Lynsted Church Flower Festivals - 1984 - "Village Life".
- Porch - Farming
- At the base of the Font
- Beside the Font
- School Life - Lynsted and Norton Primary School
- School Life - St. Johns School Primary
- Greyhound Kennels at Stedlyn
- The Shop and Post Office (now closed)
- Men of Kent and Kentish Men - Lynsted Branch
- Marriage in Village Life
- Women's Institute
- Cottage Gardener - detail
- Cottage Gardener - full display
- Sale of Work and Plants
- Lyn French and Rebecca
- Lynsted Church from the South Gate
- Lynsted Church from The Street
- The Altar
- The Choir and Altar
- Faith in Village Life
- History of the Village Church - see text below
- History of the Village Church
- Girls Brigade
- Pearl Fisher preparing the Roper Chapel
- Peter Bone, Jean Waters, Horace King
- The Vicarage
- Roper Mausoleum
- In Memoriam - by the War Memorial
- Sisters Celia Reynolds and Marlene King
- "Village Life" - Cover
- "Village Life" - pages 1-2
- "Village Life" - pages 3-4
- "Village Life" - pages 5-6
- "Village Life" - pages 7-8
- "Village Life" - pages 9-10
- "Village Life" - pages 11-12
- "Village Life" - pages 13-14
- "Village Life" - back cover
Background to the Flower Festivals: In the words of Rev. Bill Hill in the first (1984) Programme:
"This is the first Flower Festival held in this church during its 800 years of existence. At least we think so!
What we do know is that there has been a church in Lynsted for at least that length of time.
Although the village has spread out over the centuries people still feel that the heart of the village is the group of houses around the church and the theme of our Festival reflects this idea. We are trying to show it horizontally by depicting its many facets and vertically by reliving our lives from birth to death.
As you move around the church think of the countless thousands who have also looked around this place and whose lives have been bound up within its walls.
We hope that you will enjoy your visit.
God bless you all,
A short history of the Church was included in the programme, which read:
The first documentary evidence of a church at Lynsted is 1229. This is a note of a gift of the then Archbishop, Stephen Langton to this brother , Simon, Archdeacon of Canterbury. The date of the oldest part of the church is thought to be around 1180. This is in the region of the tower where a different arrangement of walls can be seen. There is the outline of a door with a holy water stoop and the outline of a roof. Some authorities have thought that at one time the church and tower were separate. The tower itself is 14th century.
The main structure of the church is flint but much restoration work has been carried out often in brick and stone. Again the church seems to have been altered and added to at various times. The arcades are, for example, of different dates probably 14th and 15th century. We know from a will that one arch was built in 1481 and it was probably the one by the pulpit. Here may be seen the remains of the rood loft in the shape of a flight of stairs. The rood loft itself was destroyed at the Reformation. The rood loft steps themselves are a mystery. Do they represent a different level from at present, in other words has the floor been lowered or was there another step which has since been removed?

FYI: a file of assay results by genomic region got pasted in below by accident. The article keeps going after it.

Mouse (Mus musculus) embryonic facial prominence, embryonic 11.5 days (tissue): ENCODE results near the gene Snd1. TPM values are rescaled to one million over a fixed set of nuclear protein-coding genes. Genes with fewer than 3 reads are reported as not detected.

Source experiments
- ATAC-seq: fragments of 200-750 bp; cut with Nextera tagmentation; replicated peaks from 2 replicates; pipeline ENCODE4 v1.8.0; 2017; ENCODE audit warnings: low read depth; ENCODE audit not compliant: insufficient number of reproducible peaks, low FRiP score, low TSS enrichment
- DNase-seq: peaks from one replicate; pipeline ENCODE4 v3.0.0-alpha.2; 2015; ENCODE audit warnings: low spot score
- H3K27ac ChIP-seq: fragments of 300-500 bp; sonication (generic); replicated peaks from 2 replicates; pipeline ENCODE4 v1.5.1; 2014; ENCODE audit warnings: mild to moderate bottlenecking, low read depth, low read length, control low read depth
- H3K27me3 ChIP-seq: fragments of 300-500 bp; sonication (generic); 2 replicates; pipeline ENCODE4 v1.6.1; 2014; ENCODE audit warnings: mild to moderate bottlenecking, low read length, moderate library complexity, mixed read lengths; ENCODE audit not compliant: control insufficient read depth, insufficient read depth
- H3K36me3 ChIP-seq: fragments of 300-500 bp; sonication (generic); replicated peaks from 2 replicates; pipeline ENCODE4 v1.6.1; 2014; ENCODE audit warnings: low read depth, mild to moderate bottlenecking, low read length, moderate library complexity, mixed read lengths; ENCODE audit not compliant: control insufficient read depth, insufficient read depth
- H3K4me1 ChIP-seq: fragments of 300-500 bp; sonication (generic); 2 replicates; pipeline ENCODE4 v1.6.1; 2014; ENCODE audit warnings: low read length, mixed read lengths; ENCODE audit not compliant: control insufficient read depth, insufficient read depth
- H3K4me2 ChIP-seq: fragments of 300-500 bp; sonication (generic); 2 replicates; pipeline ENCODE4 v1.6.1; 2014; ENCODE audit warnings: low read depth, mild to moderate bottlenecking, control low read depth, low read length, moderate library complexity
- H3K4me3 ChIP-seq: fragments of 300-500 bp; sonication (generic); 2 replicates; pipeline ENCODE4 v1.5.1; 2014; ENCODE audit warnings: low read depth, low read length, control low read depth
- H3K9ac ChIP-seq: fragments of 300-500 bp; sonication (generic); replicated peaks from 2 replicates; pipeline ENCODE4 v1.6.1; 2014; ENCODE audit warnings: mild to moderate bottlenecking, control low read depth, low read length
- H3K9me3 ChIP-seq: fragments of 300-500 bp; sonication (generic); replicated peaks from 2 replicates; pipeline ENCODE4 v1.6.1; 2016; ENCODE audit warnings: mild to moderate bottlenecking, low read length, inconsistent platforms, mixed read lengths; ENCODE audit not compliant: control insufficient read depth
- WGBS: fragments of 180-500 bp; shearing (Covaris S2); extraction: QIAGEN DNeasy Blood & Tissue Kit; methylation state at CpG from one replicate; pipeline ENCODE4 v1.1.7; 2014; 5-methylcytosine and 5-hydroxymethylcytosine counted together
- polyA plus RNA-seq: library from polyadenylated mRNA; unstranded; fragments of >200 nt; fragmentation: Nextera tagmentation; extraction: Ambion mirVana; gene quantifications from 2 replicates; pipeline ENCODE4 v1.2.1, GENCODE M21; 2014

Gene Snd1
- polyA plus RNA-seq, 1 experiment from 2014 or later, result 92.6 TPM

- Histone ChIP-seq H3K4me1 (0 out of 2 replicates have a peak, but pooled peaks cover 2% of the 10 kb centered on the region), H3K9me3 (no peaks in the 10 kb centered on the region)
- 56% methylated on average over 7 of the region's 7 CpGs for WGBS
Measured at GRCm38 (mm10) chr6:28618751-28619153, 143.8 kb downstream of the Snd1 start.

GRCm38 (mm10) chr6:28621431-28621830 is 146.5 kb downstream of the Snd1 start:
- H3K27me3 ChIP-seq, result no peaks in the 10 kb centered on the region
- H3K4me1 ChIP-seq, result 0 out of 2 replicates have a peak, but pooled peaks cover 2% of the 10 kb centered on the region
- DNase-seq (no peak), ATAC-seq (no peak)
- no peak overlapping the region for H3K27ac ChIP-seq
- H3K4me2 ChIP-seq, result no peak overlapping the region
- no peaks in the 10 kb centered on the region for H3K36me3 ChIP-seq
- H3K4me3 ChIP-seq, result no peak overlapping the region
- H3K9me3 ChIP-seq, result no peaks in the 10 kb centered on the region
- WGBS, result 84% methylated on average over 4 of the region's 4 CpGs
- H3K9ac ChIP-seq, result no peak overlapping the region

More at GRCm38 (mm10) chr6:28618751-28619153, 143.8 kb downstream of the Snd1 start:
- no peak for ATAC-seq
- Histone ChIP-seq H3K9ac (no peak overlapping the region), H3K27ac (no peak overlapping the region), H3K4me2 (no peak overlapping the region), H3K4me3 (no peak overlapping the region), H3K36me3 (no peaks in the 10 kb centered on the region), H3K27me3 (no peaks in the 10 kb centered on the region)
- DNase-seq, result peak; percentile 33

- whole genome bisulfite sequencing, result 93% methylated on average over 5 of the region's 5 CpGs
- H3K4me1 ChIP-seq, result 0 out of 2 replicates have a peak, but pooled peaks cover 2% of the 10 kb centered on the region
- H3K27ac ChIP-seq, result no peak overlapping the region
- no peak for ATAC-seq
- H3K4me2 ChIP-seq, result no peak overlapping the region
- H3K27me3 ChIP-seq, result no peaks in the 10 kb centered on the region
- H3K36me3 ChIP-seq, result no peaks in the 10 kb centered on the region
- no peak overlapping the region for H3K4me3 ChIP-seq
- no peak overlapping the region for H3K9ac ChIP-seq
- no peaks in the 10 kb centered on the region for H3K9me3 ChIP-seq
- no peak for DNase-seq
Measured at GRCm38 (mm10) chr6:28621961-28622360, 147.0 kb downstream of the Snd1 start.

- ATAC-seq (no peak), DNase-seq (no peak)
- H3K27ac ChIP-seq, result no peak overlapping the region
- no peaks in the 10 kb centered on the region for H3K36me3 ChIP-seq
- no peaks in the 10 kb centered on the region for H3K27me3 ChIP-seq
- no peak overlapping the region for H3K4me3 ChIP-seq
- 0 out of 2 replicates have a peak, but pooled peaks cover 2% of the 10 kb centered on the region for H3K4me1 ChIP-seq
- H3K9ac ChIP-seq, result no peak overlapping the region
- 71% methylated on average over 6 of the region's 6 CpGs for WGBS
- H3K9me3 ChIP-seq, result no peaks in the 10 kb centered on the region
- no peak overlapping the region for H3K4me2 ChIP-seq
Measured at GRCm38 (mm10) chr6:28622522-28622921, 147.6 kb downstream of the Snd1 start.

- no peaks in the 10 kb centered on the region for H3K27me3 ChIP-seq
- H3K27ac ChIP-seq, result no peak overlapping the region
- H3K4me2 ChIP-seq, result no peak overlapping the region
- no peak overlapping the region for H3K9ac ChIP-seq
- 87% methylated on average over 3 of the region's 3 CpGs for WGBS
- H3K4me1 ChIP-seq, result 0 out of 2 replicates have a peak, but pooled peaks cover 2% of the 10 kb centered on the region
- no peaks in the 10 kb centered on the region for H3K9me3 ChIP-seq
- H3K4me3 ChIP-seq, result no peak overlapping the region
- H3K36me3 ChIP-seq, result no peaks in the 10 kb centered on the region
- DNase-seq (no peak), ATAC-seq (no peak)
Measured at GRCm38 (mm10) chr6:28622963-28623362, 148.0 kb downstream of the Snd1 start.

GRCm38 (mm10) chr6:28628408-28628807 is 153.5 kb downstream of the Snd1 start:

The windows are of various dates. The chancel and those in the north chapel are early 16th century while those in the south chapel are earlier. In the south wall of this chapel is perhaps a 13th century light.
None of the original glass remains. The south chapel is now called the Roper Chapel from the family which owned it. In the chapel are several tombs including a very fine one by Evesham. There is a fine collection of hatchments in this chapel now taken down for possible restoration. On the outside of the church is a mausoleum belonging to the family containing many members of it.
The north chapel was connected with the manor of Sewards but passed to the Hugesson family in the 17th century. Here, too, are several fine tombs and memorials.
There are five bells the earliest being 1597. Others date from 1600, 1639 and one of unknown date but because it is by Robert Nott must be around 1600. Two have been restored.
The organ is a Walker and was built around 1800.
The candelabra dates from 1679 and is in memory of Dr. Eve a former vicar. Part of it was hidden in the tower and only found during the early part of this century.
Signs of war damage can be seen; a small bomb hit the roof of the north chapel and severely damaged the roof but luckily spared most of the church. The opposite arcade is out of true. Signs of a severe fire in the early seventeenth century can be seen on the stonework which has become discoloured. At this time the remains of the chancel screen were burnt."